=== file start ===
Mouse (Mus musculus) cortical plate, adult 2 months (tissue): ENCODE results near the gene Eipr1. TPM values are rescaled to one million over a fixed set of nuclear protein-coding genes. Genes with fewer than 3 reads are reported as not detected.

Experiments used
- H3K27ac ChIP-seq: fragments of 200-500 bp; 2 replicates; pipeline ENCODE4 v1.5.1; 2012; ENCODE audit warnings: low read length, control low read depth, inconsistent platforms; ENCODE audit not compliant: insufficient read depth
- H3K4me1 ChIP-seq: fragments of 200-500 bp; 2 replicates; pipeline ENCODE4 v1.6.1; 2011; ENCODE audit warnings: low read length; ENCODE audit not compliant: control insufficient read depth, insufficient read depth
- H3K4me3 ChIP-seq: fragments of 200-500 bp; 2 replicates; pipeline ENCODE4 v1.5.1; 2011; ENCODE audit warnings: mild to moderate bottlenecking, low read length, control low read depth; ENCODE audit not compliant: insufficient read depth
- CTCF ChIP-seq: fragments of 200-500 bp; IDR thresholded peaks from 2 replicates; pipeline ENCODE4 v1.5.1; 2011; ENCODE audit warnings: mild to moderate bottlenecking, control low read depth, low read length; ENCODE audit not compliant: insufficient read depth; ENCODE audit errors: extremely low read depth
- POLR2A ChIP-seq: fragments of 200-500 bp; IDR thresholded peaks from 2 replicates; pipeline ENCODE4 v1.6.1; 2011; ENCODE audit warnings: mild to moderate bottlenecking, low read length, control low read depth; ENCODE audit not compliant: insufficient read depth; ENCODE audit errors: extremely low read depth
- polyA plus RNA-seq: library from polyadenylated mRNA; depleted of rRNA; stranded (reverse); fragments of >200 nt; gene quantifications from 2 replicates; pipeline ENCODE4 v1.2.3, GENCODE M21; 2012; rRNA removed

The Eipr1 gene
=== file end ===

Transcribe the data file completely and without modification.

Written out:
Mouse (Mus musculus) cortical plate, adult 2 months (tissue): ENCODE results near the gene Eipr1. TPM values are rescaled to one million over a fixed set of nuclear protein-coding genes. Genes with fewer than 3 reads are reported as not detected.

Experiments used
- H3K27ac ChIP-seq: fragments of 200-500 bp; 2 replicates; pipeline ENCODE4 v1.5.1; 2012; ENCODE audit warnings: low read length, control low read depth, inconsistent platforms; ENCODE audit not compliant: insufficient read depth
- H3K4me1 ChIP-seq: fragments of 200-500 bp; 2 replicates; pipeline ENCODE4 v1.6.1; 2011; ENCODE audit warnings: low read length; ENCODE audit not compliant: control insufficient read depth, insufficient read depth
- H3K4me3 ChIP-seq: fragments of 200-500 bp; 2 replicates; pipeline ENCODE4 v1.5.1; 2011; ENCODE audit warnings: mild to moderate bottlenecking, low read length, control low read depth; ENCODE audit not compliant: insufficient read depth
- CTCF ChIP-seq: fragments of 200-500 bp; IDR thresholded peaks from 2 replicates; pipeline ENCODE4 v1.5.1; 2011; ENCODE audit warnings: mild to moderate bottlenecking, control low read depth, low read length; ENCODE audit not compliant: insufficient read depth; ENCODE audit errors: extremely low read depth
- POLR2A ChIP-seq: fragments of 200-500 bp; IDR thresholded peaks from 2 replicates; pipeline ENCODE4 v1.6.1; 2011; ENCODE audit warnings: mild to moderate bottlenecking, low read length, control low read depth; ENCODE audit not compliant: insufficient read depth; ENCODE audit errors: extremely low read depth
- polyA plus RNA-seq: library from polyadenylated mRNA; depleted of rRNA; stranded (reverse); fragments of >200 nt; gene quantifications from 2 replicates; pipeline ENCODE4 v1.2.3, GENCODE M21; 2012; rRNA removed

The Eipr1 gene